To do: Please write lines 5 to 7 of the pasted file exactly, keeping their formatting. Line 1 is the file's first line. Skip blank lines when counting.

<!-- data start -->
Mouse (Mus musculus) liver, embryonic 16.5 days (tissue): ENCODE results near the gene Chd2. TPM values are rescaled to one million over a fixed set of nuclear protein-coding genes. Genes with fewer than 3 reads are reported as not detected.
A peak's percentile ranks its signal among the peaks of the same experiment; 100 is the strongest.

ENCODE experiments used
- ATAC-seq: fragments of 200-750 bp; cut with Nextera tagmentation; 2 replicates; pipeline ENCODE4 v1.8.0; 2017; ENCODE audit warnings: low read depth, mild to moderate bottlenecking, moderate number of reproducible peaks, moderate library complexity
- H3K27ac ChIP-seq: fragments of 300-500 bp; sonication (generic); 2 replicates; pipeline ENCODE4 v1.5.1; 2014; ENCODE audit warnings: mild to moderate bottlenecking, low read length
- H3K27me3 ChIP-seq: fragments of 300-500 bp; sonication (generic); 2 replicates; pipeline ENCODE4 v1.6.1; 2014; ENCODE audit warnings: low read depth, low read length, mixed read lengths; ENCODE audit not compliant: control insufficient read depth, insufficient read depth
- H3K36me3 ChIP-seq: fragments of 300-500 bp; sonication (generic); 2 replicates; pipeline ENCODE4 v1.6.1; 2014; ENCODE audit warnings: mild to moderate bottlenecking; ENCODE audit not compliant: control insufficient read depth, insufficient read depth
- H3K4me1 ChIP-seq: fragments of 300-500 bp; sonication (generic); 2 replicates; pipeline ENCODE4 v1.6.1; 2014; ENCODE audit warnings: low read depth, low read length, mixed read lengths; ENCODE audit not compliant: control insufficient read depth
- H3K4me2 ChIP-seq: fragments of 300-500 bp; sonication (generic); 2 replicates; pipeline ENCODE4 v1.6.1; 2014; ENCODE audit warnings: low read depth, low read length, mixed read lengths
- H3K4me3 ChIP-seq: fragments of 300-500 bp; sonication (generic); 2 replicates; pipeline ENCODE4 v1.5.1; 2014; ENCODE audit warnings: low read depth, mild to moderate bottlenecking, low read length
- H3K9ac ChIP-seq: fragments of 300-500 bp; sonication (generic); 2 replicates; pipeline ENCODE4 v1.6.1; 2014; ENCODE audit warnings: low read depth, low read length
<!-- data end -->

- H3K27ac ChIP-seq: fragments of 300-500 bp; sonication (generic); 2 replicates; pipeline ENCODE4 v1.5.1; 2014; ENCODE audit warnings: mild to moderate bottlenecking, low read length
- H3K27me3 ChIP-seq: fragments of 300-500 bp; sonication (generic); 2 replicates; pipeline ENCODE4 v1.6.1; 2014; ENCODE audit warnings: low read depth, low read length, mixed read lengths; ENCODE audit not compliant: control insufficient read depth, insufficient read depth
- H3K36me3 ChIP-seq: fragments of 300-500 bp; sonication (generic); 2 replicates; pipeline ENCODE4 v1.6.1; 2014; ENCODE audit warnings: mild to moderate bottlenecking; ENCODE audit not compliant: control insufficient read depth, insufficient read depth